Are there Carcinogens in your Beauty Products?

Carcinogens in your Beauty Products
Posted in Content Beauty

In today’s world, it’s easy to be slip into thinking that anything and everything is contributing to our demise – including our beauty products. Founder of Content, Imelda Burke, shares her views on the ingredients in beauty products and their links to cancer.

Carcinogens in your Beauty Products

‘Over the years brands, many of them natural, have used the fear over ‘cancer-causing’ ingredients to motivate a consumer to purchase a product containing ingredients deemed ‘better’. I consider using the term ‘cancer’ when trying to sell products the lowest form of sales speak. Natural products deserve far better than using fear to sell them – they can stand on their own two feet.

If you use the EWG Cosmetic Database you will be aware of which ingredients have studies showing a carcinogenic effect on the body and we are still yet to discover the effects of long term use of some ingredients. But even with that, you and I both know that cancer is a complicated affair and as in life, what may affect one person does not always affect another.

What I am interested in, is trying to avoid some of the manufactured chemicals where I can. While I can’t avoid pollution, I can question the food that I eat, the  cleaning products and household chemicals, the dyes that our clothes are coloured with and the unnecessary ingredients in our skincare. If you are interested in limiting your chemical load you can download a list of Preventable Exposures Associated With Human Cancers, as published by the Oxford University Press.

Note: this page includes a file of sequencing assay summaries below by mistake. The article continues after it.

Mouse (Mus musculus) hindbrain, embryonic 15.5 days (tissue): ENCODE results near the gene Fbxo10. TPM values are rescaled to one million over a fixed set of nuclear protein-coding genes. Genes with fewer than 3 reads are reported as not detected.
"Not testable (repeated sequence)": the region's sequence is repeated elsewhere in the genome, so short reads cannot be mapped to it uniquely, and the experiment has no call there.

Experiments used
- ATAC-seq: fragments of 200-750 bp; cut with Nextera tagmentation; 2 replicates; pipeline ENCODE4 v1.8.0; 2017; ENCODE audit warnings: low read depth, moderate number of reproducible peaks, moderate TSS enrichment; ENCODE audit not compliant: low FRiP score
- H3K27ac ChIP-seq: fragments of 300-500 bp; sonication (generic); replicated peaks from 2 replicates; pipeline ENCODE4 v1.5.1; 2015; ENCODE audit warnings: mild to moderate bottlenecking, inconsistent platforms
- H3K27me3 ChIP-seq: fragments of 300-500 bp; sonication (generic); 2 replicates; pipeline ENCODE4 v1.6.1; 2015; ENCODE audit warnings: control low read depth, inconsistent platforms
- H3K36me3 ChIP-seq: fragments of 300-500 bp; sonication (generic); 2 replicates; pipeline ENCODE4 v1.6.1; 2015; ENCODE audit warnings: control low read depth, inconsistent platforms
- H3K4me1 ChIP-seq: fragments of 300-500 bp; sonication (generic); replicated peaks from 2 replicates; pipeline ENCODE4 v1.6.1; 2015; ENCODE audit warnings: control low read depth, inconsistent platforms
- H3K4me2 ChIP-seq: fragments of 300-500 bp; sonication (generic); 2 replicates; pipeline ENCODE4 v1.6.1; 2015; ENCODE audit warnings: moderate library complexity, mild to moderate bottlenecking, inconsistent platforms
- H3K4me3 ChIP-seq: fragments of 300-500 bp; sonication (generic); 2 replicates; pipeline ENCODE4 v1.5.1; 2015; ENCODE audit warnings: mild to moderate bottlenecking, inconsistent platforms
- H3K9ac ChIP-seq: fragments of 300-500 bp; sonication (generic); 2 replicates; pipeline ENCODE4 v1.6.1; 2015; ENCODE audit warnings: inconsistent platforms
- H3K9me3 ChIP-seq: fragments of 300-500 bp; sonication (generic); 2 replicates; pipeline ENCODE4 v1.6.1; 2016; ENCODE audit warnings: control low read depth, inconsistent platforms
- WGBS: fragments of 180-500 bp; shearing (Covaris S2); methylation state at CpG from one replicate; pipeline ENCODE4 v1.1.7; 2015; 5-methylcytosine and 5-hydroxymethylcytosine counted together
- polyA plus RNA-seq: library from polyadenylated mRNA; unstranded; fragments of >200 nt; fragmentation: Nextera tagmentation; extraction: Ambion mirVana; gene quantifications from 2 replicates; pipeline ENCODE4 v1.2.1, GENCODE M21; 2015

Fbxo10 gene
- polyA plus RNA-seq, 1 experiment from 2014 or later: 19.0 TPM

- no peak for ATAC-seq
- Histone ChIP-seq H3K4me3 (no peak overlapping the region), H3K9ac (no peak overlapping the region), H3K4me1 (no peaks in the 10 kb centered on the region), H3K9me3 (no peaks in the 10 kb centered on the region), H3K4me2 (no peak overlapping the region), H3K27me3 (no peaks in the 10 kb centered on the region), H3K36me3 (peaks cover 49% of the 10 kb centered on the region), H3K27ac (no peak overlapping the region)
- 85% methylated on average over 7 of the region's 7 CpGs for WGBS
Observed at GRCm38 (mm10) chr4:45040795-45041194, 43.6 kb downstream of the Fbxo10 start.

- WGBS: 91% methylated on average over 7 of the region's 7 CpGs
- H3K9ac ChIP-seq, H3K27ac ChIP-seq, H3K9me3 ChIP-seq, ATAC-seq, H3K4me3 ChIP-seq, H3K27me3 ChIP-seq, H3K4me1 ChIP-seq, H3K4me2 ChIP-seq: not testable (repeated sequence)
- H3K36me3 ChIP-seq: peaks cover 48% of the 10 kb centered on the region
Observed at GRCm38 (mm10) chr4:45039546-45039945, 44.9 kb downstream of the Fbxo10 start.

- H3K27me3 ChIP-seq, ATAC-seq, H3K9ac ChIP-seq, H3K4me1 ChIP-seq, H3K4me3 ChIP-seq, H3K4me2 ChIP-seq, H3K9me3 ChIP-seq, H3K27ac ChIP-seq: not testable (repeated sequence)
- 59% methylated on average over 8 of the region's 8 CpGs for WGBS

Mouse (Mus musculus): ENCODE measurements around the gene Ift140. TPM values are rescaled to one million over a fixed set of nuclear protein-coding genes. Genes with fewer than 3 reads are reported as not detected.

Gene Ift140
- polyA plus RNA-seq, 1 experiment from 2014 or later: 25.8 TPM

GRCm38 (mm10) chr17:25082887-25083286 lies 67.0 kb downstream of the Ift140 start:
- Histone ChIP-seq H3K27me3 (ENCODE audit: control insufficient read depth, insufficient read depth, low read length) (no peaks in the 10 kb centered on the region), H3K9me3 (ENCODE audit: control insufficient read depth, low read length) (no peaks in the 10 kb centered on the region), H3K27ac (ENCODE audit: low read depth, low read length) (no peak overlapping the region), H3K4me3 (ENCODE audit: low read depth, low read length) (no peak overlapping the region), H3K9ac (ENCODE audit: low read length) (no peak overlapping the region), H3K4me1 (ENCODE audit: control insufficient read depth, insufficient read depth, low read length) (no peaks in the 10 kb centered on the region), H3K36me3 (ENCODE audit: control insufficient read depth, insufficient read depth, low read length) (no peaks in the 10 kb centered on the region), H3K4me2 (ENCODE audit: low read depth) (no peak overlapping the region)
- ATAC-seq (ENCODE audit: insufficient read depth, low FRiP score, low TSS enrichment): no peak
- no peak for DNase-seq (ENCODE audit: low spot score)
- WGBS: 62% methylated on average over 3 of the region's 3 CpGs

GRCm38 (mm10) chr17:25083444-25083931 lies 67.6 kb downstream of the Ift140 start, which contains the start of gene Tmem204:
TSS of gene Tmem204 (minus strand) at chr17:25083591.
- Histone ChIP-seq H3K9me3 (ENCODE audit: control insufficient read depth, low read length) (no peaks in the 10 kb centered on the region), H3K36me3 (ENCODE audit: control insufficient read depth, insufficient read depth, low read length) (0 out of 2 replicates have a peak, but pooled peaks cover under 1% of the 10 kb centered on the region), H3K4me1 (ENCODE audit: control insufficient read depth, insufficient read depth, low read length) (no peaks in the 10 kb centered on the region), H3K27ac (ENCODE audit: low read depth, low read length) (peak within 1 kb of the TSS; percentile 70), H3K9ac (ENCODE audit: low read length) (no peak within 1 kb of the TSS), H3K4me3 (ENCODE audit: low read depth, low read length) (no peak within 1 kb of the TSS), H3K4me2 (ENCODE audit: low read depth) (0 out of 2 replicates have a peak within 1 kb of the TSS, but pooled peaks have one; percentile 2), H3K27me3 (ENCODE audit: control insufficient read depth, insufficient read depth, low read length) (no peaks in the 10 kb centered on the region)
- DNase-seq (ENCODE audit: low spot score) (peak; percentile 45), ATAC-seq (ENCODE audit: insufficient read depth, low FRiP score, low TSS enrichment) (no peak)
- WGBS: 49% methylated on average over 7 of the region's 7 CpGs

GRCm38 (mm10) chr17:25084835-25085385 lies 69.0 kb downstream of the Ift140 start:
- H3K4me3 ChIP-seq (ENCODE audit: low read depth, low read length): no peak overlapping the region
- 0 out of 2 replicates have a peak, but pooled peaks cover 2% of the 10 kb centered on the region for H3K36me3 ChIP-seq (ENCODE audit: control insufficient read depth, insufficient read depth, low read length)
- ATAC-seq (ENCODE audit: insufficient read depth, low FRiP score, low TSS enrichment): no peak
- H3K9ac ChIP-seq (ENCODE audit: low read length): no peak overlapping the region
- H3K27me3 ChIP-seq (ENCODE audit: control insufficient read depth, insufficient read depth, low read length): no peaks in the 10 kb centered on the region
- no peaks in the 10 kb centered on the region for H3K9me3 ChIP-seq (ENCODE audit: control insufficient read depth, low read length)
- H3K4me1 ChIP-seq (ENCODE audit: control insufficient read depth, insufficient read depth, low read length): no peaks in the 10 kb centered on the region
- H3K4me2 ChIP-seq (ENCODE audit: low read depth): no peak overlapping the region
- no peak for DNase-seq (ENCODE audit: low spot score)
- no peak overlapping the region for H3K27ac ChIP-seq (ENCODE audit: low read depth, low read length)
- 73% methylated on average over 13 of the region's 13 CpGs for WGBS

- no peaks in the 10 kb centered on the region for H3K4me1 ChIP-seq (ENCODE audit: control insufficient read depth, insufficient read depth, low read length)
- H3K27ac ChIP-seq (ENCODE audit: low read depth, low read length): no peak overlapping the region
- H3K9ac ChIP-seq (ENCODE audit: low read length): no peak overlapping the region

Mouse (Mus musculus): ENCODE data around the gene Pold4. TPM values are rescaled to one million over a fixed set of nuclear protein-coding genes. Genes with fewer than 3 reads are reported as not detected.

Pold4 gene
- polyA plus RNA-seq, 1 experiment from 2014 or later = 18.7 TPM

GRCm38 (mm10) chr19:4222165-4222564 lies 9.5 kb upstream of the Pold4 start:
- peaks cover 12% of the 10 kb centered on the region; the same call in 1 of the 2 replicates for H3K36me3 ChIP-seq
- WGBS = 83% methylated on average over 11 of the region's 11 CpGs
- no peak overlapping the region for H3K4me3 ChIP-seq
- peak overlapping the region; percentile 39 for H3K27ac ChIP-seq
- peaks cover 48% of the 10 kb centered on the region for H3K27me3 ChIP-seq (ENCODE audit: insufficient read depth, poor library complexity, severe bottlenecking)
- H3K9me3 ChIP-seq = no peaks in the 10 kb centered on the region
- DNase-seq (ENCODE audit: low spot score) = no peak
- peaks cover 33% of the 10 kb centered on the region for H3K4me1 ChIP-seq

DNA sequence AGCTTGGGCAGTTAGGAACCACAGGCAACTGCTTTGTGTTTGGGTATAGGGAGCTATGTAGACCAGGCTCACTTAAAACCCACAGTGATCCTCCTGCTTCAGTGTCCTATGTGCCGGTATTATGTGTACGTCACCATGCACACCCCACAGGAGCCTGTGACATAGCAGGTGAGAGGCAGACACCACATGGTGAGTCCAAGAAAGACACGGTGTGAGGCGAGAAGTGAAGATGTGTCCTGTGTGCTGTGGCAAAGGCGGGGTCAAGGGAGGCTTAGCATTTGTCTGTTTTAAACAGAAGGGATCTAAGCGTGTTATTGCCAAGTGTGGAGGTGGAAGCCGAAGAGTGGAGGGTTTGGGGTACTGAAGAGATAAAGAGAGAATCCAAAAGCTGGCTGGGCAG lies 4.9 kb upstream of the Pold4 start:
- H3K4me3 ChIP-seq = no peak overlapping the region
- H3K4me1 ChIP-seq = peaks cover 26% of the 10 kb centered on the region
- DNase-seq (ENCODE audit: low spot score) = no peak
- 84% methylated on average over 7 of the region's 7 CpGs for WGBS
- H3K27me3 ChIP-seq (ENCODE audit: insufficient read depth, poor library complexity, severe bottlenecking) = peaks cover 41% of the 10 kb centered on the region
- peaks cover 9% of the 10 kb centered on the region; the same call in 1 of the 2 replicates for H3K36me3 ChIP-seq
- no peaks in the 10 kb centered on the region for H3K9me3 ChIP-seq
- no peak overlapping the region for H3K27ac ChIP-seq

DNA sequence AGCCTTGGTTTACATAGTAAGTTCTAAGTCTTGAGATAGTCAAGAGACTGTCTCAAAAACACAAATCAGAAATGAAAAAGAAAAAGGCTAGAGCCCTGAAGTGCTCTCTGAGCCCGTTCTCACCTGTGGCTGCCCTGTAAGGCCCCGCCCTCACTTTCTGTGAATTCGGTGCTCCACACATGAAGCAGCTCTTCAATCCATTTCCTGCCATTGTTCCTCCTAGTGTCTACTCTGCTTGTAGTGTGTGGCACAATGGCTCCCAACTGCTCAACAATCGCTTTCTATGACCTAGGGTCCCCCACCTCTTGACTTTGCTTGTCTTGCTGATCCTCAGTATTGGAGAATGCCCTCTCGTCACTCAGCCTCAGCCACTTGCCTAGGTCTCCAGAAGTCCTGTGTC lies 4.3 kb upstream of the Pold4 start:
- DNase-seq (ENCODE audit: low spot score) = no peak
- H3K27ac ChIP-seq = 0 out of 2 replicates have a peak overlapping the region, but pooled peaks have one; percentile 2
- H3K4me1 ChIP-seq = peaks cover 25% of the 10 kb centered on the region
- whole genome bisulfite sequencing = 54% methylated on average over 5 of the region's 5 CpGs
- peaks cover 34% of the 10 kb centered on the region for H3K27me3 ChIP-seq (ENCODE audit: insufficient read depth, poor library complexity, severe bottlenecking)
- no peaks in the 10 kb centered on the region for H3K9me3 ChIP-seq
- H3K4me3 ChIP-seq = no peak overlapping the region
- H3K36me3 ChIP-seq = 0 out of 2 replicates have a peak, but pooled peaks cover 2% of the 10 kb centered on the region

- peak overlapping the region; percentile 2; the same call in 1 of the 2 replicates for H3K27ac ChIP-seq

What does appear on the World Health Organization Group 1 ‘Carcinogenic to Humans’ list, that relates to beauty products and the industry are: formaldehyde, ethylene oxide, untreated or mildly treated mineral oils, ultraviolet-emitting tanning devices and solar radiation. Agents from the International Agency for Research on Cancer (IRAC) have also classified talc-based body powder (perineal use) as ‘probably carcinogenic or possibly carcinogenic to humans and associated cancer sites’.

Colours that are banned due to concerns over being carcinogenic are: D&C Orange No. 17, D&C Red No. 8, D&C Red No. 9 and D&C Red No. 19. Also avoid carbon black (D & C Black No. 2, acetylene black, channel black), sometimes, although hopefully rarely, found in cosmetics such as eyeliners and brow products. While California’s Environmental Protection Agency Proposition 65 List (chemicals known to the State to cause cancer) identifies cocamide diethanolamine (DEA) as an ingredient to avoid. And if you use loose mineral powders apply a small amount at a time to avoid airborne particles being inhaled – keep your mouth shut!

The World Health Organization lists tobacco use, alcohol use, unhealthy diet, and physical inactivity as the major cancer risk factors worldwide and these are also the four shared risk factors for other noncommunicable diseases. Read more about prevention and early diagnosis.